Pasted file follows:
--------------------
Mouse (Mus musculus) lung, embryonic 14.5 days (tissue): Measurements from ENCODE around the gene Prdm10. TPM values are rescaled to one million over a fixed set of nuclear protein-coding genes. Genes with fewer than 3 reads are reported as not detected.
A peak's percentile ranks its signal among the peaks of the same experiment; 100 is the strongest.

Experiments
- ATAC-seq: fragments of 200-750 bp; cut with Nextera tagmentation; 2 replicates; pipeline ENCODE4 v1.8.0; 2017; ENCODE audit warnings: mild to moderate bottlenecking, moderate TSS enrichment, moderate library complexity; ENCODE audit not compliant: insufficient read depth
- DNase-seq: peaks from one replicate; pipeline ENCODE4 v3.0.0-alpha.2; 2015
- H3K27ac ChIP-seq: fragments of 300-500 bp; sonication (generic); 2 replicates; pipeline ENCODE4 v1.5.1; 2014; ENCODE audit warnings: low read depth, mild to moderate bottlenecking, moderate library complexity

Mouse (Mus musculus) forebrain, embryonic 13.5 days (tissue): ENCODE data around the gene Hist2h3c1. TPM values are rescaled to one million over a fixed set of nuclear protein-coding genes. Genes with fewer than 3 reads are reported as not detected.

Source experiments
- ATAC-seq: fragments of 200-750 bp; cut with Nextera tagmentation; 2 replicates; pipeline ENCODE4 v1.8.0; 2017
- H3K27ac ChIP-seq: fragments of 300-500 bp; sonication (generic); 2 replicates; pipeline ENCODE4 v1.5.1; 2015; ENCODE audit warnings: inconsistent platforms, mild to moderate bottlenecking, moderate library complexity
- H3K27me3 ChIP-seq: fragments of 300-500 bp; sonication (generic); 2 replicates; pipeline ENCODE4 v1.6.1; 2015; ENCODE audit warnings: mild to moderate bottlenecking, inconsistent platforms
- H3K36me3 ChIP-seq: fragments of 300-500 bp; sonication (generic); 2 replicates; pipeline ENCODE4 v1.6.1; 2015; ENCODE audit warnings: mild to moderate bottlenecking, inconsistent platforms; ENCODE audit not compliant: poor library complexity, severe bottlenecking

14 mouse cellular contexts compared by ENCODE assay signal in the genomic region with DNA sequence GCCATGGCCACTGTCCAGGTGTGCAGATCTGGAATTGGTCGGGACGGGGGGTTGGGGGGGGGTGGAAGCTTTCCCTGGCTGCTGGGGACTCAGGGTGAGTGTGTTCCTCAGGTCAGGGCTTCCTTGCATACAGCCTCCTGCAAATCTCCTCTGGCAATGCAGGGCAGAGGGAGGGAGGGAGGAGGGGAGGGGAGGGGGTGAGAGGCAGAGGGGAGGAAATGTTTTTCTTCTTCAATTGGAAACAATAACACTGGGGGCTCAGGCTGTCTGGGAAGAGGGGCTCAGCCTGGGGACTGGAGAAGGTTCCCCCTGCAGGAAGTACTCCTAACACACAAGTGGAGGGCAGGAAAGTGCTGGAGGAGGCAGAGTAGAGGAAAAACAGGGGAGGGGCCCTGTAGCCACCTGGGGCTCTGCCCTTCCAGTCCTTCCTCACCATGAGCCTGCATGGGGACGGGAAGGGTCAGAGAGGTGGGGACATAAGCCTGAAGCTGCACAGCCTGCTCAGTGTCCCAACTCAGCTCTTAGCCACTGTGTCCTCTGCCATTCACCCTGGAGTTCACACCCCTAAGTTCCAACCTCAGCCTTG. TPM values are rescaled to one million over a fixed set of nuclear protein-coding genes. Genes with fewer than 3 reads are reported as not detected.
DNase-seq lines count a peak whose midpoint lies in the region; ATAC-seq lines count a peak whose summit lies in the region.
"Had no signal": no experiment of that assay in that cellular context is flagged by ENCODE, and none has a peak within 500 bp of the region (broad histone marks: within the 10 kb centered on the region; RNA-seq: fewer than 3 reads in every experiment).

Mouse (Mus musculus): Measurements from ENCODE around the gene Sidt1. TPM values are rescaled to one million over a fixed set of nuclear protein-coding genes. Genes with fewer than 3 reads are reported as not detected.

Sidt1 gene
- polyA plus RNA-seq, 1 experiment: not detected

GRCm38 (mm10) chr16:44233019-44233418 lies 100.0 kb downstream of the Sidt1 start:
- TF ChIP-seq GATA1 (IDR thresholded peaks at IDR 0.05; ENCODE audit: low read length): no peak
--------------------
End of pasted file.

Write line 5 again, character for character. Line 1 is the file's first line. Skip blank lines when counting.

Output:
- DNase-seq: peaks from one replicate; pipeline ENCODE4 v3.0.0-alpha.2; 2015